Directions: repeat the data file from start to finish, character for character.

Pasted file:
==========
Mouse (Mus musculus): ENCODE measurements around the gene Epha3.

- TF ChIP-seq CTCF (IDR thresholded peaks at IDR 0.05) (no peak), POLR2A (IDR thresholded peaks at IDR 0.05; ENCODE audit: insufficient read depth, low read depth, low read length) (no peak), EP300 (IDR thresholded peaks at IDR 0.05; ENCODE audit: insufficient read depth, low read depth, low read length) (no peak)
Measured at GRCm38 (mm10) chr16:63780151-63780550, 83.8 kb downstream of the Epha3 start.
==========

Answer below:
Mouse (Mus musculus): ENCODE measurements around the gene Epha3.

- TF ChIP-seq CTCF (IDR thresholded peaks at IDR 0.05) (no peak), POLR2A (IDR thresholded peaks at IDR 0.05; ENCODE audit: insufficient read depth, low read depth, low read length) (no peak), EP300 (IDR thresholded peaks at IDR 0.05; ENCODE audit: insufficient read depth, low read depth, low read length) (no peak)
Measured at GRCm38 (mm10) chr16:63780151-63780550, 83.8 kb downstream of the Epha3 start.